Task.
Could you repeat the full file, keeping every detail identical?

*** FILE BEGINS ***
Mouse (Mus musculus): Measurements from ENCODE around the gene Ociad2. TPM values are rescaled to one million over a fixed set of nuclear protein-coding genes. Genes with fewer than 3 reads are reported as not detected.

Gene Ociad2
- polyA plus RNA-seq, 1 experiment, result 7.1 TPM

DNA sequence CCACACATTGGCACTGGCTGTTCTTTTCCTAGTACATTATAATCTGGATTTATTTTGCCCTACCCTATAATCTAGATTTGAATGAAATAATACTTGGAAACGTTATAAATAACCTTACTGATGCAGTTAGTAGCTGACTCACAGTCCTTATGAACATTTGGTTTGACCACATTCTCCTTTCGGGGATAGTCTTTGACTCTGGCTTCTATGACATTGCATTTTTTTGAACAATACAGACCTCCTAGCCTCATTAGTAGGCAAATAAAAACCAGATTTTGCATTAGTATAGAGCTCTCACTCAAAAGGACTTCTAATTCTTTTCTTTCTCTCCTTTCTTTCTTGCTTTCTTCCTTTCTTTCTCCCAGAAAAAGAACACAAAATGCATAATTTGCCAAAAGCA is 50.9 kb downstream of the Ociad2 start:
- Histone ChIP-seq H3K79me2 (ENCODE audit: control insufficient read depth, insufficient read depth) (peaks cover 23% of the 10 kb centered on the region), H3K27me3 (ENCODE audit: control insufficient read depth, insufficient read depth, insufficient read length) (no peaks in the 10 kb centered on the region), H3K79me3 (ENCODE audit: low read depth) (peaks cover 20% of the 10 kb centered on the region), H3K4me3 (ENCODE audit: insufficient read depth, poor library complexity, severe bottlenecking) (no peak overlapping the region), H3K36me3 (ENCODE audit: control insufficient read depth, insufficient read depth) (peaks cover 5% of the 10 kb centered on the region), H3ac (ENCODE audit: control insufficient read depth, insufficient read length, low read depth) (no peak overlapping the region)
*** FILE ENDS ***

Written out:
Mouse (Mus musculus): Measurements from ENCODE around the gene Ociad2. TPM values are rescaled to one million over a fixed set of nuclear protein-coding genes. Genes with fewer than 3 reads are reported as not detected.

Gene Ociad2
- polyA plus RNA-seq, 1 experiment, result 7.1 TPM

DNA sequence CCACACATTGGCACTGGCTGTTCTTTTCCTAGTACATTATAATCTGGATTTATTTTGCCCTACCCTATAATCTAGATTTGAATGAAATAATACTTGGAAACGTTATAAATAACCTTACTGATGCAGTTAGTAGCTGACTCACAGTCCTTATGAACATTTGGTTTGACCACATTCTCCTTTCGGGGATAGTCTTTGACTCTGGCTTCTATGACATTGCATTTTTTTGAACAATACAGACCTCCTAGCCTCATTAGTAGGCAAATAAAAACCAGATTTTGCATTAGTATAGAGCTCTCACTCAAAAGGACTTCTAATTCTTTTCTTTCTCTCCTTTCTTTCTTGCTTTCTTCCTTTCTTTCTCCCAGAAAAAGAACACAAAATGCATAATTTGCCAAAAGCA is 50.9 kb downstream of the Ociad2 start:
- Histone ChIP-seq H3K79me2 (ENCODE audit: control insufficient read depth, insufficient read depth) (peaks cover 23% of the 10 kb centered on the region), H3K27me3 (ENCODE audit: control insufficient read depth, insufficient read depth, insufficient read length) (no peaks in the 10 kb centered on the region), H3K79me3 (ENCODE audit: low read depth) (peaks cover 20% of the 10 kb centered on the region), H3K4me3 (ENCODE audit: insufficient read depth, poor library complexity, severe bottlenecking) (no peak overlapping the region), H3K36me3 (ENCODE audit: control insufficient read depth, insufficient read depth) (peaks cover 5% of the 10 kb centered on the region), H3ac (ENCODE audit: control insufficient read depth, insufficient read length, low read depth) (no peak overlapping the region)